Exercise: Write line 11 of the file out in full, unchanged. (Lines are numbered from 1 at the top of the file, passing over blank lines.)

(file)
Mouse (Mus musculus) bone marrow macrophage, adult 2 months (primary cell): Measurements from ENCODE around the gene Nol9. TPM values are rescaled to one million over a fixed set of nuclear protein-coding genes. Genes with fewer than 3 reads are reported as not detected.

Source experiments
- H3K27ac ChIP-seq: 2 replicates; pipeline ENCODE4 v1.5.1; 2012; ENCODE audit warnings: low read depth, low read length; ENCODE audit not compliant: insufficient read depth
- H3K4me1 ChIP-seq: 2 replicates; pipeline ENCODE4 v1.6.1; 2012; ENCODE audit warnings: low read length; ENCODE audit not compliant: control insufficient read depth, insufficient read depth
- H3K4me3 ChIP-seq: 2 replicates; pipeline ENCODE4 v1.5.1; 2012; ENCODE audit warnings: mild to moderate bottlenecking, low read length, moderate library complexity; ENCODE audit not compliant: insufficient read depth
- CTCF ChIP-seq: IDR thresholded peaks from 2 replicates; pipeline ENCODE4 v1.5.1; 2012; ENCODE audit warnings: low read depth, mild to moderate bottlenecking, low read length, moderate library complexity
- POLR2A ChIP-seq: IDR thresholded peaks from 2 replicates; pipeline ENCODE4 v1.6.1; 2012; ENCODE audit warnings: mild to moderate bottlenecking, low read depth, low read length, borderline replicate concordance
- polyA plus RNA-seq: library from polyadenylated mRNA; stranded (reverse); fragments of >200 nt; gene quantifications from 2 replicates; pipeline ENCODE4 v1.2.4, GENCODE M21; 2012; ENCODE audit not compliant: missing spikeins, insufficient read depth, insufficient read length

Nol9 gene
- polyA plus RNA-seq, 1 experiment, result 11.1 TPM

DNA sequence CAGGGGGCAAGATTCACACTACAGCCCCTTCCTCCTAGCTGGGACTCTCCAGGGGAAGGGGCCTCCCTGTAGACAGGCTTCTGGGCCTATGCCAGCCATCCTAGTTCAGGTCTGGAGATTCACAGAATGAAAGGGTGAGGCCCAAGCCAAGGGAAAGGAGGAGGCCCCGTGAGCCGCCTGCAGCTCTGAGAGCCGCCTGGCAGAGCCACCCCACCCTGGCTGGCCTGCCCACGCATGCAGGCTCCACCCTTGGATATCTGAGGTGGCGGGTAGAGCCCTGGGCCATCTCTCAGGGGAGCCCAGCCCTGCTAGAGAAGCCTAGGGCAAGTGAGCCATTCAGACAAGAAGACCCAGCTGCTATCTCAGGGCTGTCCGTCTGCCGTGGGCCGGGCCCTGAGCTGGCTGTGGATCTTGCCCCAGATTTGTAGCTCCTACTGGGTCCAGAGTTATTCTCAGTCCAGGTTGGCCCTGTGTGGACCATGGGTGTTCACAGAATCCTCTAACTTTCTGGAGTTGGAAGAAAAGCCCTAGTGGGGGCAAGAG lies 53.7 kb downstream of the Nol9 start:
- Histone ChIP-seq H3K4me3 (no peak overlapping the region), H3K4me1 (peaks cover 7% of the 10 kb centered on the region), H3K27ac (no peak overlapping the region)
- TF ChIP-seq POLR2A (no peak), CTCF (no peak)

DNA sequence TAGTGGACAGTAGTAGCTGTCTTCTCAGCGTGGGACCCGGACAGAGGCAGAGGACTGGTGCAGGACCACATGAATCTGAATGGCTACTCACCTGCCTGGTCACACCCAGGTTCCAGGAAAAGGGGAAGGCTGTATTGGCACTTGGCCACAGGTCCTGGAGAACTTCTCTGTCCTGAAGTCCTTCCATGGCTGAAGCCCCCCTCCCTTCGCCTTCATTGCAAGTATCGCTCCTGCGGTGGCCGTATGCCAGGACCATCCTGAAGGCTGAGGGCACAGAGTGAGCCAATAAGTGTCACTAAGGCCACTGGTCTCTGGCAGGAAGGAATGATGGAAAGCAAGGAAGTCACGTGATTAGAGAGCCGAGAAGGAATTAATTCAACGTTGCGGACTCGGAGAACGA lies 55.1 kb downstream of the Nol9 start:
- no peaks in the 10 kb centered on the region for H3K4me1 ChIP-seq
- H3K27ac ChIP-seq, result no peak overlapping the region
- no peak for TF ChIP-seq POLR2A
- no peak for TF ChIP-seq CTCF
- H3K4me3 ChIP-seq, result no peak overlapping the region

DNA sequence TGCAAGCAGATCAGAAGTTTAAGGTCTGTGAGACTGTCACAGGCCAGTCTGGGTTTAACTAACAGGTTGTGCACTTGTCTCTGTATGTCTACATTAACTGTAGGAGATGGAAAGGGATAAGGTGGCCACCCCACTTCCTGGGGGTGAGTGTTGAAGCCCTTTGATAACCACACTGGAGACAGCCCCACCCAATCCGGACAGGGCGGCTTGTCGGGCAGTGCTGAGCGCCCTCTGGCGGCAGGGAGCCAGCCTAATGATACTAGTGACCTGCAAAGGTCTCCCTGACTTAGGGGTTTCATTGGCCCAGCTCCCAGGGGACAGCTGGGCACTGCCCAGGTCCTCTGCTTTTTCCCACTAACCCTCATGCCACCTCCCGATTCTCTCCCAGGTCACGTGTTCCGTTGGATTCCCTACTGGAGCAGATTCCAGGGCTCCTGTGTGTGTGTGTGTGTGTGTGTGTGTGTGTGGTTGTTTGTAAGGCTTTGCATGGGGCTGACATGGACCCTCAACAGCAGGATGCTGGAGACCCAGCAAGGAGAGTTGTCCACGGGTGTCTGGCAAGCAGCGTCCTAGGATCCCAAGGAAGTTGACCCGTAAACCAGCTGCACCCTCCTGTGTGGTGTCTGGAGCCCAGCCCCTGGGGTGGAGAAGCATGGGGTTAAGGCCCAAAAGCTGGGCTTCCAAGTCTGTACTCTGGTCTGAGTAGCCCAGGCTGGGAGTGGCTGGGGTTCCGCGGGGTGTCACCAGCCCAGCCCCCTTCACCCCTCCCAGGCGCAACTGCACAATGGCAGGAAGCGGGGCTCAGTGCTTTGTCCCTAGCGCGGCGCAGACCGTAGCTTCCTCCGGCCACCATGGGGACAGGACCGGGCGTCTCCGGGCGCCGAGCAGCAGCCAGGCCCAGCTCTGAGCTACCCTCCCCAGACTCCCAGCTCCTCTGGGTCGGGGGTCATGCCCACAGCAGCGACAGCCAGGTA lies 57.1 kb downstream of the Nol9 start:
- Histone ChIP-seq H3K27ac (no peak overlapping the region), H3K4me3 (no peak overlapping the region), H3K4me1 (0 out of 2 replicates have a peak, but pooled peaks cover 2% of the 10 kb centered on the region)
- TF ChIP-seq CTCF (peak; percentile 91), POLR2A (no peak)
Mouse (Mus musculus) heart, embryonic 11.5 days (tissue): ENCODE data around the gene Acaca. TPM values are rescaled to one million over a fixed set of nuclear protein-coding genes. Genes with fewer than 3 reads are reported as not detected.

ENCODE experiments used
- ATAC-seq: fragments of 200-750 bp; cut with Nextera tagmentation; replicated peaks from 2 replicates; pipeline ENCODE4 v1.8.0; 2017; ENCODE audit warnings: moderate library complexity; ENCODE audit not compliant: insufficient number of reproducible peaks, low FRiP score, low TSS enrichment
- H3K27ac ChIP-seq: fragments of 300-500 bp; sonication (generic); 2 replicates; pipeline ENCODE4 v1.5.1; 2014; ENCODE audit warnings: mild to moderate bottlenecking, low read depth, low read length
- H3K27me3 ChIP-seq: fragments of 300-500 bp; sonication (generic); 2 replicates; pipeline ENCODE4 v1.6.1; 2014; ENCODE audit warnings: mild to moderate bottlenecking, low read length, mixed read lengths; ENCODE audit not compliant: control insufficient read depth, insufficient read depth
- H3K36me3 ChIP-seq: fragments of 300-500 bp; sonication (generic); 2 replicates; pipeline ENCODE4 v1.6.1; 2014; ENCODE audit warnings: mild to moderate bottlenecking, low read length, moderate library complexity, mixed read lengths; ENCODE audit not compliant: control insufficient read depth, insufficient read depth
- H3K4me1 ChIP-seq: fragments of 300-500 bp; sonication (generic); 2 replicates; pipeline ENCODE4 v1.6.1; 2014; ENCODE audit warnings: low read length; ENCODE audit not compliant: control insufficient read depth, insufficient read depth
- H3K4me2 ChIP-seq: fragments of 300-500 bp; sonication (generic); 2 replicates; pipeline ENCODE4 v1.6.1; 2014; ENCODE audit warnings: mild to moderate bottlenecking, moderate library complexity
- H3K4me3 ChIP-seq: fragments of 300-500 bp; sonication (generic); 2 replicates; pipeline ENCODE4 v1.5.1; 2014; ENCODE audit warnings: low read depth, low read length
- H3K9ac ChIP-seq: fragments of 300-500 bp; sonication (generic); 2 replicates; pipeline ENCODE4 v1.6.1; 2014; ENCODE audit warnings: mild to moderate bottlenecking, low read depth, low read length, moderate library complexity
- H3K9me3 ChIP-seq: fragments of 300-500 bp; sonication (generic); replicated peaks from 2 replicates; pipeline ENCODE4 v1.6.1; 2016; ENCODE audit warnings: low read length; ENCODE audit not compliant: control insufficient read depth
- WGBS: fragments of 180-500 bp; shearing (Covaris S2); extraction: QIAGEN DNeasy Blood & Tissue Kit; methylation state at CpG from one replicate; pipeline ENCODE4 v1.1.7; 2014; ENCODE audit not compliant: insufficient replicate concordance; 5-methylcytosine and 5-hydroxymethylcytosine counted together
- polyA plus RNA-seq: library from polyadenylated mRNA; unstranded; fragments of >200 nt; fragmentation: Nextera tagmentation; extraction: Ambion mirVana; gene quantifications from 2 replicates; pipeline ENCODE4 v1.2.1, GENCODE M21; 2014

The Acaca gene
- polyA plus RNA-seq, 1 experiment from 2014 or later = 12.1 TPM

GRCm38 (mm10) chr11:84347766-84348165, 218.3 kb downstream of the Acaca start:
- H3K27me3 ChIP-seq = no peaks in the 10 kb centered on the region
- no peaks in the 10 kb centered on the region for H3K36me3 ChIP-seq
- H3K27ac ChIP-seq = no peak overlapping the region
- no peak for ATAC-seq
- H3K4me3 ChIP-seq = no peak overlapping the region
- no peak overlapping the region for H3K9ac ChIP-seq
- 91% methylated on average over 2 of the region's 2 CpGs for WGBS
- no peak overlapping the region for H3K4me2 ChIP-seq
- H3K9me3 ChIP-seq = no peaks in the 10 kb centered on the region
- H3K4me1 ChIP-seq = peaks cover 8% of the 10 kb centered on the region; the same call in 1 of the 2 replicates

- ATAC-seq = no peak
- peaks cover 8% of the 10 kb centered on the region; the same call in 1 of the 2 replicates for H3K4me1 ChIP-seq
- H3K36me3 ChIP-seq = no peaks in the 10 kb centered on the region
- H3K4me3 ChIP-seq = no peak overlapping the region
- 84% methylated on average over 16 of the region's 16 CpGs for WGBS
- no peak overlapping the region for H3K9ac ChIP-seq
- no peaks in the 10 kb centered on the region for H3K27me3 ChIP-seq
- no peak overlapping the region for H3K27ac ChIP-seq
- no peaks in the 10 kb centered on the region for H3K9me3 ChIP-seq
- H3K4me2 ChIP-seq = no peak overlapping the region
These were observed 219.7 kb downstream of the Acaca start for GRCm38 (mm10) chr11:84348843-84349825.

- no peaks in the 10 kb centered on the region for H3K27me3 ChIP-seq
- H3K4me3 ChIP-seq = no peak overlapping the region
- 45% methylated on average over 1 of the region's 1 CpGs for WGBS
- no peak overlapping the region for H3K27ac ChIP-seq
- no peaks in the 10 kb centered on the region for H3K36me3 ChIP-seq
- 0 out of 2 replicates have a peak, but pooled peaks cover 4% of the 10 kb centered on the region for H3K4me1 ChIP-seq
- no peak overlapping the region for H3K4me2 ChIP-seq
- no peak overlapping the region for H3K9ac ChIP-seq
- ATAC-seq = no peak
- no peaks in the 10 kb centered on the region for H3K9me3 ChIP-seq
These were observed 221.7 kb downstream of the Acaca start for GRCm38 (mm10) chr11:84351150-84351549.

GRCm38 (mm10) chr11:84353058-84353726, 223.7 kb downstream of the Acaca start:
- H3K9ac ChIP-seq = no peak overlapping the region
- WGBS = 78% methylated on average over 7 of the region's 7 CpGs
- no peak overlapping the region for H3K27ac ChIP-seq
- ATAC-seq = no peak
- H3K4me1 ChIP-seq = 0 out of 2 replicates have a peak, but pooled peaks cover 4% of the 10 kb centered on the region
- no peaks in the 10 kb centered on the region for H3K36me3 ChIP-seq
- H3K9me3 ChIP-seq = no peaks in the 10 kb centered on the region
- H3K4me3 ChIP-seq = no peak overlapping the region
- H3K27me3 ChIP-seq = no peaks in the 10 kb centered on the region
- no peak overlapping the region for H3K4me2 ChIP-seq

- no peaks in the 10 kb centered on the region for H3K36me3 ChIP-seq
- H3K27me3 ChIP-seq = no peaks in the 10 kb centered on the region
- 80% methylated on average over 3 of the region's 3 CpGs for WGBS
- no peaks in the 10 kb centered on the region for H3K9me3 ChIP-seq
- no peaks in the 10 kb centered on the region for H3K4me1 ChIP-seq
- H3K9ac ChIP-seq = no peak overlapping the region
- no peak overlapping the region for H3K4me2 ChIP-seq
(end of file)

DNA sequence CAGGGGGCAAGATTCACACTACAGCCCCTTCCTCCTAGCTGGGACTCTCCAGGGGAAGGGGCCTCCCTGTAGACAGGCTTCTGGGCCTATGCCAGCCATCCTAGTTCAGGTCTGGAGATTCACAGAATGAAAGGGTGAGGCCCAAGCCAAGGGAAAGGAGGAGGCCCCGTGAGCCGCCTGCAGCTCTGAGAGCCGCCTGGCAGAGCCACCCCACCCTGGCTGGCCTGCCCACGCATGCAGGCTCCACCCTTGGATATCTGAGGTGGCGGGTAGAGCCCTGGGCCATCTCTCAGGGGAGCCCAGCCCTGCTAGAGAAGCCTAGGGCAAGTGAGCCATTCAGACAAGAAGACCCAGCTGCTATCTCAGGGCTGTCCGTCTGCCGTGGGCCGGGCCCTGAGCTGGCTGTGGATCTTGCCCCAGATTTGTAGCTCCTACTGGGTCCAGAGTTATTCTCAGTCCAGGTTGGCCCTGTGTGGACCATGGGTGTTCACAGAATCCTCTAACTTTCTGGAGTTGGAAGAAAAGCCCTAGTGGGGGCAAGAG lies 53.7 kb downstream of the Nol9 start: